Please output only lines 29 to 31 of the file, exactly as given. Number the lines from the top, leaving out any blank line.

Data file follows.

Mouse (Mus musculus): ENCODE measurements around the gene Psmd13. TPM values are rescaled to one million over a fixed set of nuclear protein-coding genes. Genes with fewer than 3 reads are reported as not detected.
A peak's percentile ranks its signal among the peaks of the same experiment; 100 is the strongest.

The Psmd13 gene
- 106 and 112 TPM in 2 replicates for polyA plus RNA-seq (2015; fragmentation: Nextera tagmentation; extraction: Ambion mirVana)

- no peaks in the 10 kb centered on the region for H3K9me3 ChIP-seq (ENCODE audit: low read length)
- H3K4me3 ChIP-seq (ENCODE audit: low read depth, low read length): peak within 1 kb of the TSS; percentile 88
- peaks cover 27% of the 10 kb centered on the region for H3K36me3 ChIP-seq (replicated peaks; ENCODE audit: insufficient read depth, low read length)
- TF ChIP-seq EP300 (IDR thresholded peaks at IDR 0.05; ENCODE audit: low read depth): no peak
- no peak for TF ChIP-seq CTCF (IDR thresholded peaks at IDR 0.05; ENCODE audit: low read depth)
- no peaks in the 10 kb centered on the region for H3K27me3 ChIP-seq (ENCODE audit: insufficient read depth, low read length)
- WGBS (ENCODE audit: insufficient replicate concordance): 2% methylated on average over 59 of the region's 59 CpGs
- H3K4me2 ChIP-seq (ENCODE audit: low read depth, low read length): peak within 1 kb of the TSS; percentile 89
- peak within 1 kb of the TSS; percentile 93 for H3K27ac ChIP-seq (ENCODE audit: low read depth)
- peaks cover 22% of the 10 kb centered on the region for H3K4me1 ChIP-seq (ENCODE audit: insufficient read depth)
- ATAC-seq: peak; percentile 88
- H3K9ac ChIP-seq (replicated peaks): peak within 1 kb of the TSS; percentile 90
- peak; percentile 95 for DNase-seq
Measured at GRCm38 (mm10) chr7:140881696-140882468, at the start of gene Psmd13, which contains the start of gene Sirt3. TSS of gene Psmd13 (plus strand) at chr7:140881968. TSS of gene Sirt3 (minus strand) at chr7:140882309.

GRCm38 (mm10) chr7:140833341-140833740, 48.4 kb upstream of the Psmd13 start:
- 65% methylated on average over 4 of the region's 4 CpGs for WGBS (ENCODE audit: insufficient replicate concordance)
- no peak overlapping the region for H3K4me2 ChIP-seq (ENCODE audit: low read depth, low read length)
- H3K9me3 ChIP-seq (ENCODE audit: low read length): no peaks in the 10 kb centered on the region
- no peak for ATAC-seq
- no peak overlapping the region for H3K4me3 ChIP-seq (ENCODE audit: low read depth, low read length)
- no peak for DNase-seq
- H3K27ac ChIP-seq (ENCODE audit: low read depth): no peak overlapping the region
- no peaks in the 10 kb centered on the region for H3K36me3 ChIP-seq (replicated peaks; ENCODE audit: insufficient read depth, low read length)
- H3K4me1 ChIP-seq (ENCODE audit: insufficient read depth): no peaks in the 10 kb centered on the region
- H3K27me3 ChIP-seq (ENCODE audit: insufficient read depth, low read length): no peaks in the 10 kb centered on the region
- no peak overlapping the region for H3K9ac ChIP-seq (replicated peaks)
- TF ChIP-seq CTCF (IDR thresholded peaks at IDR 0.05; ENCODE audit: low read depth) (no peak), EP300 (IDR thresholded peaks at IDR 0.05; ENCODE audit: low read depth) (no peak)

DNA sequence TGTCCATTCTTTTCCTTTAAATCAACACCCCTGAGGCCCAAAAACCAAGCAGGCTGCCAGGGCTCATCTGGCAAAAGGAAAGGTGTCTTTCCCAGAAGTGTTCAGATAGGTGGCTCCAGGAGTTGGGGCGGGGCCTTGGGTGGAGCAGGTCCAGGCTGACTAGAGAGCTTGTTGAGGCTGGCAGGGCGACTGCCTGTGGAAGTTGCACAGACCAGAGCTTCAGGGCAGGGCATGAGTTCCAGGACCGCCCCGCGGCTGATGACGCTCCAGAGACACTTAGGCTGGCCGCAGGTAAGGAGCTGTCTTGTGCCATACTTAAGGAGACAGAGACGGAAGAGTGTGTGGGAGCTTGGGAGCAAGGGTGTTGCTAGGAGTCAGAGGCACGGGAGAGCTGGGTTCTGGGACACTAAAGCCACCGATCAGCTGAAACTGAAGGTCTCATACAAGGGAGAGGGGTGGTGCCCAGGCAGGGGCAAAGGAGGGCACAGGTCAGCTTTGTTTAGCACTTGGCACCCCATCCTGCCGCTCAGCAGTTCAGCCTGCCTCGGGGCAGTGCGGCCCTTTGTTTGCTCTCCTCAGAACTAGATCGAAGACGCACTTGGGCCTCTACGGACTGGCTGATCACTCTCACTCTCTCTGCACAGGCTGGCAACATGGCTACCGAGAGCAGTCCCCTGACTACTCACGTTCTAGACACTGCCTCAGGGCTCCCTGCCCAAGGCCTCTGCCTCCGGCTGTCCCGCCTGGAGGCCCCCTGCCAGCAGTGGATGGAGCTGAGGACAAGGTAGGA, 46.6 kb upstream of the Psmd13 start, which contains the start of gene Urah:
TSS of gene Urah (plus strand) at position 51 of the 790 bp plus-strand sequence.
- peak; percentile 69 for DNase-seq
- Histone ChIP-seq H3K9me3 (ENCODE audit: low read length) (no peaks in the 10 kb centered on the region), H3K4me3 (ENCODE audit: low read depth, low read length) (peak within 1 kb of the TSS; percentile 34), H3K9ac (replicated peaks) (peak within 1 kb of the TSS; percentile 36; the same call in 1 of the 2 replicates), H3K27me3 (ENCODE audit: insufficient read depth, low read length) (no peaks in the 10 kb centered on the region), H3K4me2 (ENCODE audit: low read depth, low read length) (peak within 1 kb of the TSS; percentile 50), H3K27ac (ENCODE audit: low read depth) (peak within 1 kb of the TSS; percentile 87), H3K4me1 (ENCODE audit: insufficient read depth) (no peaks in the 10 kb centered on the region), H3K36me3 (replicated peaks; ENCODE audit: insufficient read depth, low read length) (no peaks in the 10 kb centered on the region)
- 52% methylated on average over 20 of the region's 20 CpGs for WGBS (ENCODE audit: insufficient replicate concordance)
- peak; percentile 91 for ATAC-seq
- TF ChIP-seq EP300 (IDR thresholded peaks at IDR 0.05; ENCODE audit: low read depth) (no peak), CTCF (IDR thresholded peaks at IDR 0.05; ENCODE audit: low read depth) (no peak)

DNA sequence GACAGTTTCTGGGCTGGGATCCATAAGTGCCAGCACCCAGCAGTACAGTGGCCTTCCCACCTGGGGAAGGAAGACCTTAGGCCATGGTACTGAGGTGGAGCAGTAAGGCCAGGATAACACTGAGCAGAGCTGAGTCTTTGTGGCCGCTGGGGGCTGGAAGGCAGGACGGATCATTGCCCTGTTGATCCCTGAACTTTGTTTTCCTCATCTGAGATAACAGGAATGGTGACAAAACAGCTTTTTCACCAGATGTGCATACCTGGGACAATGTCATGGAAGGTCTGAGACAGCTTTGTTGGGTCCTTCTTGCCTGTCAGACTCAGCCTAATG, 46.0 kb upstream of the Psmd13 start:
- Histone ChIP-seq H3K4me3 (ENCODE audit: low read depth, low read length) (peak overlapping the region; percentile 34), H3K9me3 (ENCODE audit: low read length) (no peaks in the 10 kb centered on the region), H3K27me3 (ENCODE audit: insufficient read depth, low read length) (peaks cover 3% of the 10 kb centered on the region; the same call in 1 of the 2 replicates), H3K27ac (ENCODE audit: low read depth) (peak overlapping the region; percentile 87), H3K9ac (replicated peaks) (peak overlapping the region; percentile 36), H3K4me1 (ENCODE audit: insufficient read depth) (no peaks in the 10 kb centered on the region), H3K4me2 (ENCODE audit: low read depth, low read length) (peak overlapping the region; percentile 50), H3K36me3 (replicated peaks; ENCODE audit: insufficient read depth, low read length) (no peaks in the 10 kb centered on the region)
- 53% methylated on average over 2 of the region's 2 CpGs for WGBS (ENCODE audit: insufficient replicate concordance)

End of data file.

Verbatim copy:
- H3K27me3 ChIP-seq (ENCODE audit: insufficient read depth, low read length): no peaks in the 10 kb centered on the region
- no peak overlapping the region for H3K9ac ChIP-seq (replicated peaks)
- TF ChIP-seq CTCF (IDR thresholded peaks at IDR 0.05; ENCODE audit: low read depth) (no peak), EP300 (IDR thresholded peaks at IDR 0.05; ENCODE audit: low read depth) (no peak)